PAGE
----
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"Hamlet in "The Love Song of J. Alfred Prufrock"
Posted by: Talia (192.168.128.---)
Date: December 10, 2005 04:35PM

I have a few ideas of what this poem is about, despite having it been a day's topic in two my classes in the last two years...sometimes I wonder if the professors really know much more than I about it. But I am attempting a paper on Eliot's use of "I am not Prince Hamlet" in the poem....to compare them (Hamlet and what Eliot is talking about). Hamlet is known as a man of inaction, and Eliot keeps ringing in this "there will be time" as if he (or the speaker in the poem) is procrastinating.

I would love to hear any of your comments on the subject.


The Love Song of J. Alfred Prufrock
by Thomas Stearns Eliot

S'io credesse chc mia risposta fosse
A persona che mai tornasse al mondo,
Questa Gamma staria senza piu scosse.
Ma perciocche giammai di questo fondo
Non torno viva alcun, s'i'odo il vero,
Senza tema d'infamia ti rispondo.


Let us go then, you and I,
When the evening is spread out against the sky
Like a patient etherized upon a table;
Let us go, through certain half-deserted streets,
The muttering retreats
Of restless nights in one-night cheap hotels
And sawdust restaurants with oyster-shells:
Streets that follow like a tedious argument
Of insidious intent
To lead you to an overwhelming question....
Oh, do not ask, "What is it?"
Let us go and make our visit.

In the room the women come and go
Talking of Michelangelo.

The yellow fog that rubs its back upon the window-panes,
The yellow smoke that rubs its muzzle on the window-panes
Licked its tongue into the corners of the evening,
Lingered upon the pools that stand in drains,
Let fall upon its back the soot that falls from chimneys,
Slipped by the terrace, made a sudden leap,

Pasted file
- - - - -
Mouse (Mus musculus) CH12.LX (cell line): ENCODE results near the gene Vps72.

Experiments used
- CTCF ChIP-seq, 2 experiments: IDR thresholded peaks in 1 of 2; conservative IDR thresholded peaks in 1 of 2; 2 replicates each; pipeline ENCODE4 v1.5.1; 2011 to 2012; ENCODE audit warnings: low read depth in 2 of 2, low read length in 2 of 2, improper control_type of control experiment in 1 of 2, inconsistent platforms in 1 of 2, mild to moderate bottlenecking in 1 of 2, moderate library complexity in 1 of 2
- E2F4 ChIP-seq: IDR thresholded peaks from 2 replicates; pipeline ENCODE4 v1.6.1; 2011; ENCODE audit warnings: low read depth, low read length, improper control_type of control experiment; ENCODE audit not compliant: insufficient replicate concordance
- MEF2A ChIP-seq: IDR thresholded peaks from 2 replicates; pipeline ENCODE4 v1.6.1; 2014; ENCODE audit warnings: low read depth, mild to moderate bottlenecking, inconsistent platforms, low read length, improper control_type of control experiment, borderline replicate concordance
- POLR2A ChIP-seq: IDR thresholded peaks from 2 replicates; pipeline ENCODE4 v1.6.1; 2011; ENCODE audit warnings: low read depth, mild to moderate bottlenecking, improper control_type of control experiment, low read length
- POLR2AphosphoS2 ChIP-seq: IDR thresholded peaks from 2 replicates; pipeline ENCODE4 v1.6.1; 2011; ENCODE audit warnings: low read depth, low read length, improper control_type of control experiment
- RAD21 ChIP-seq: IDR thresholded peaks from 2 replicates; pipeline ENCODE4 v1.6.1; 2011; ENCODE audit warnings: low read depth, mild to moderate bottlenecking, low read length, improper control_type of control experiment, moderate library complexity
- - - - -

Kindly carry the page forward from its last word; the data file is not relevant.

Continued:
And seeing that it was a soft October night,
Curled once about the house, and fell asleep.

And indeed there will be time
For the yellow smoke that slides along the street,
Rubbing its back upon the window panes;
There will be time, there will be time
To prepare a face to meet the faces that you meet
There will be time to murder and create,
And time for all the works and days of hands
That lift and drop a question on your plate;
Time for you and time for me,
And time yet for a hundred indecisions,
And for a hundred visions and revisions,
Before the taking of a toast and tea.

In the room the women come and go
Talking of Michelangelo.

And indeed there will be time
To wonder, "Do I dare?" and, "Do I dare?"
Time to turn back and descend the stair,
With a bald spot in the middle of my hair--
(They will say: "How his hair is growing thin!")
My morning coat, my collar mounting firmly to the chin,
My necktie rich and modest, but asserted by a simple pin--
(They will say: "But how his arms and legs are thin!")
Do I dare
Disturb the universe?
In a minute there is time
For decisions and revisions which a minute will reverse.

For I have known them all already, known them all:
Have known the evenings, mornings, afternoons,
I have measured out my life with coffee spoons;
I know the voices dying with a dying fall
Beneath the music from a farther room.
So how should I presume?

And I have known the eyes already, known them all--
The eyes that fix you in a formulated phrase,
And when I am formulated, sprawling on a pin,
When I am pinned and wriggling on the wall,
Then how should I begin
To spit out all the butt-ends of my days and ways?
And how should I presume?

And I have known the arms already, known them all--
Arms that are braceleted and white and bare
(But in the lamplight, downed with light brown hair!)
Is it perfume from a dress
That makes me so digress?
Arms that lie along a table, or wrap about a shawl.
And should I then presume?
And how should I begin?
. . . . . . . . .
Shall I say, I have gone at dusk through narrow streets
And watched the smoke that rises from the pipes
Of lonely men in shirt-sleeves, leaning out of windows?

I should have been a pair of ragged claws
Scuttling across the doors of silent seas.
. . . . . . . . .
And the afternoon, the evening, sleeps so peacefully!
Smoothed by long fingers,
Asleep ... tired ... or it malingers.
Stretched on on the floor, here beside you and me.
Should I, after tea and cakes and ices,
Have the strength to force the moment to its crisis?
But though I have wept and fasted, wept and prayed,
Though I have seen my head (grown slightly bald)
brought in upon a platter,
I am no prophet--and here's no great matter;
I have seen the moment of my greatness flicker,
And I have seen the eternal Footman hold my coat, and snicker,
And in short, I was afraid.

And would it have been worth it, after all,
After the cups, the marmalade, the tea,
Among the porcelain, among some talk of you and me,